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Gabapentin comes in capsules and pills.
Gabapentin may be used alone or combined with other antiepileptic medicines to control partial seizures in adults and in children ages 3 and older.
People taking gabapentin in addition to other antiepileptic medicines may have fewer seizures.1
Gabapentin is a well-tolerated drug that usually causes only mild side effects. These often go away in 1 to 2 weeks and include:
The U.S. Food and Drug Administration (FDA) has issued a warning on antiepileptic medicines and the risk of suicide and suicidal thoughts. The FDA does not recommend that people stop using these medicines. Instead, people who take antiepileptic medicine should be watched closely for warning signs of suicide. People who take antiepileptic medicine and who are worried about this side effect should talk to a doctor.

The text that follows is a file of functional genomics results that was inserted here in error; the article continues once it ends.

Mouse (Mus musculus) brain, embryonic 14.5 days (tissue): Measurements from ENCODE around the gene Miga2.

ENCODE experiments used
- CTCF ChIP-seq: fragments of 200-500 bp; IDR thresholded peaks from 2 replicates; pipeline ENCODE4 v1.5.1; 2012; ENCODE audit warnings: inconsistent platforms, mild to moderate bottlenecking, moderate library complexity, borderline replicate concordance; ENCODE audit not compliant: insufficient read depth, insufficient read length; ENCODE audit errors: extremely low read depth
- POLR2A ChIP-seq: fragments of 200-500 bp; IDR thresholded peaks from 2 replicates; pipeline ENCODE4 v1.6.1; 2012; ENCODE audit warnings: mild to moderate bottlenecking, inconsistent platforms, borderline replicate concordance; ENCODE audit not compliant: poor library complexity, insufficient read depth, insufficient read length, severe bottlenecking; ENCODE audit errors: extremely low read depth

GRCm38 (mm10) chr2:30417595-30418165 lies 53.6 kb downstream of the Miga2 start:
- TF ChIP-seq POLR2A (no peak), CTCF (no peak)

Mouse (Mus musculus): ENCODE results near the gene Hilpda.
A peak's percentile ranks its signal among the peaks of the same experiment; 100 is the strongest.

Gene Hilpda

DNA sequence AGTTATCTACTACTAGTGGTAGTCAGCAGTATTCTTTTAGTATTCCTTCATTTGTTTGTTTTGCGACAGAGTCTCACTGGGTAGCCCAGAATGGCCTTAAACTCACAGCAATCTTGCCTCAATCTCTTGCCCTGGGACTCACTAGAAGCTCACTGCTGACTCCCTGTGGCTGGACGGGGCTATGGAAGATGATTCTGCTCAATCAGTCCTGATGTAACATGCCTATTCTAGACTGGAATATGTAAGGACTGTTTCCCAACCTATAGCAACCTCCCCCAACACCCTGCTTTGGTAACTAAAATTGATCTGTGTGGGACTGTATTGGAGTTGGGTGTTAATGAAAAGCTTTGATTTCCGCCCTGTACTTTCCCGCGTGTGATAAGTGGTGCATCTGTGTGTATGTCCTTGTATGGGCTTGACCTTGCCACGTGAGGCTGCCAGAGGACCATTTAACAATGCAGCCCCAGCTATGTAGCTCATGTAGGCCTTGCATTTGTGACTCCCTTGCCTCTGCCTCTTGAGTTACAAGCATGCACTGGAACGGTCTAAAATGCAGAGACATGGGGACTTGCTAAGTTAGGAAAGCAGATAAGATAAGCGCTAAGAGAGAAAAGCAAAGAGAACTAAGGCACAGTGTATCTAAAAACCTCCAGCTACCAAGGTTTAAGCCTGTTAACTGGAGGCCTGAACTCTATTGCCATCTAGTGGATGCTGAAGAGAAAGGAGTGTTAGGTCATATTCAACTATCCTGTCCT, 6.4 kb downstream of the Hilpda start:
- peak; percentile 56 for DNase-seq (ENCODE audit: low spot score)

See Drug Reference for a full list of side effects. (Drug Reference is not available in all systems.)
It may take time and careful, controlled adjustments by you and your doctor to find the combination, schedule, and dosing of medicine to best manage your epilepsy. The goal is to prevent seizures while causing as few side effects as possible. After you and your doctor figure out the medicine program that works best for you, make sure to follow your program exactly as prescribed.
Last Revised: August 26, 2011
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